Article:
Photo: Clive Simpson
On the road home the night-time light has changed. We are in the heart of South Lincolnshire’s farming landscape approaching the interestingly named hamlet of Cowbit, midway along the old main road between Crowland and Spalding.
The road bends gently along a raised bank, originally built to stave off flooding from the plain of the nearby River Welland, and the lights cut through the night like harbour beacons around a vast concave seashore.
Tonight, I notice that the familiar curve of orange-glowing street lights - picking out the homeward route ahead against the flat Fenland horizon - have been replaced by the cool and dazzlingly bright light of modern LED technology.
Definitely cheaper to run - and therefore more energy efficient - these lights are an increasing part of our night-time scenery up and down the country.
But after five miles of driving along dark, unlit roads the clinical brilliance comes as a shock to night-adjusted eyes.
All this is part of local authority plans - in this case Lincolnshire County Council - to replace and update all our traditional street and road lighting over the coming years.
Energy and cost savings aside, the new kind of lighting is defined by its brightness and intensity, like spotlights on a West End stage show. But at least there is less apparent spillage into the heavens above.
LED luminance is potentially much more controllable than traditional sodium light and so one might reasonably ask the question of our lighting engineers - is it necessary (and even safe for approaching motorists) to have these beams on full luminance at the point where we suddenly cross from dark to light?
There are increasing complaints from across the country where such shiny new lights - installed in normal streets and cul-de-sacs - have cut through curtained windows to illuminate living and sleeping spaces, playing havoc for those in the vicinity.
Bright is not always best for human health and there is obviously a need for more research into the potential risks from the glare of LED lighting.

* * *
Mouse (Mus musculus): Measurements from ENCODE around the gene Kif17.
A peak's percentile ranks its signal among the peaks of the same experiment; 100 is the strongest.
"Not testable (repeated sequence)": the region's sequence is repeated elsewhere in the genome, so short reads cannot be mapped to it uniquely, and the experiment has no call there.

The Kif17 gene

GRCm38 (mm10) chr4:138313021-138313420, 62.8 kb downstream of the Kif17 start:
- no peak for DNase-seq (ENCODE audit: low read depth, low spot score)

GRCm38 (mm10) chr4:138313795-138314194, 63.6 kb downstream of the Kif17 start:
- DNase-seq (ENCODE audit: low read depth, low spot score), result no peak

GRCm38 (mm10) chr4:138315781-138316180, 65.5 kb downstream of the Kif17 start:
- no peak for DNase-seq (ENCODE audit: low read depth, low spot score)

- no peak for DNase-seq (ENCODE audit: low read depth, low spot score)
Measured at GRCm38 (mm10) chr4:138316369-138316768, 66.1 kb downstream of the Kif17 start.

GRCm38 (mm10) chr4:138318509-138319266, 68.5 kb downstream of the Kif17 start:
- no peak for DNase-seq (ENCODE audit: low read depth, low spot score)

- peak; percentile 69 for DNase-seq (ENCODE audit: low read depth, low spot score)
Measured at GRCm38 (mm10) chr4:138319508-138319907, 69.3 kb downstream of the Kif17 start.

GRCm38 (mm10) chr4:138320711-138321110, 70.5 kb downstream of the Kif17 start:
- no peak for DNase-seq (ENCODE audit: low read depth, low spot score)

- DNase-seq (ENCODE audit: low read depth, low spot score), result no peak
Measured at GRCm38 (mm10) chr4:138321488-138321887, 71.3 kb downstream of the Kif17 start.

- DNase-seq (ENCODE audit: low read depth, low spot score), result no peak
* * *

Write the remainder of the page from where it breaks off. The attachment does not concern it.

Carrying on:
Already it is well documented that exposure to LED light suppresses melatonin production by up to five times more than exposure to sodium-based light, disrupting our biological clocks and affecting sleeping and rest periods.
Recent research in Spain has indicated that long-term exposure to LED street lighting could, as a result of the high levels of blue band radiation, cause irreparable harm to the retina of the human eye.
And last year a report by the French government stated that a luminance level higher than 10,000 cd/m2 causes visual discomfort whatever the position of the lighting unit in the field of vision.
As the emission surfaces of LEDs are highly-concentrated point sources the luminance of each individual source can be 1000 times higher than discomfort levels, making this intense glare a tangible problem.
Which brings me to reflect on the familiar orange, phosphorescent glow that has been part of our night time scene for so long.
Despite its intrusion, particularly into the night sky above, will we come to rue the day of its disappearance?
At the ending of DH Lawrence’s ‘Sons and Lovers’ the book’s central character Paul Morel is drawn ‘towards the city's gold phosphorescence’.
Signifying corruption and decay, ‘phosphorescence' was to become one of Lawrence’s jargon words in subsequent novels.
‘But no, he would not give in. Turning sharply, he walked towards the city's gold phosphorescence. His fists were shut, his mouth set fast. He would not take that direction, to the darkness... He walked towards the faintly humming, glowing town, quickly.’
For Paul Morel, the ending was something of a false epiphany. That 'gold phosphorescence' was an emanation of the mechanised life of the industrialised world - the glow of false promise.
In the end Paul’s tragedy was that he was only able to move in the direction of the city, humming not with the natural activity of a hive, but with machinery, and glowing not with sunshine and warmth but with the ghastly phosphorescence of street lamps and decay.
That familiar orange glow in our night-time skies does indeed represent something of the past, industrial age - whereas the clinical, white light of LEDs is symbolic of the modern, sanitised world.
Our continued attempts to tame and banish the natural darkness and rhythms of life only serve to deepen the shadows around us. What, I wonder, would Lawrence have made of this?
The Lighthouse Keeper is written by Clive Simpson - for more information, commission enquiries or to re-publish any of his articles click here for contact information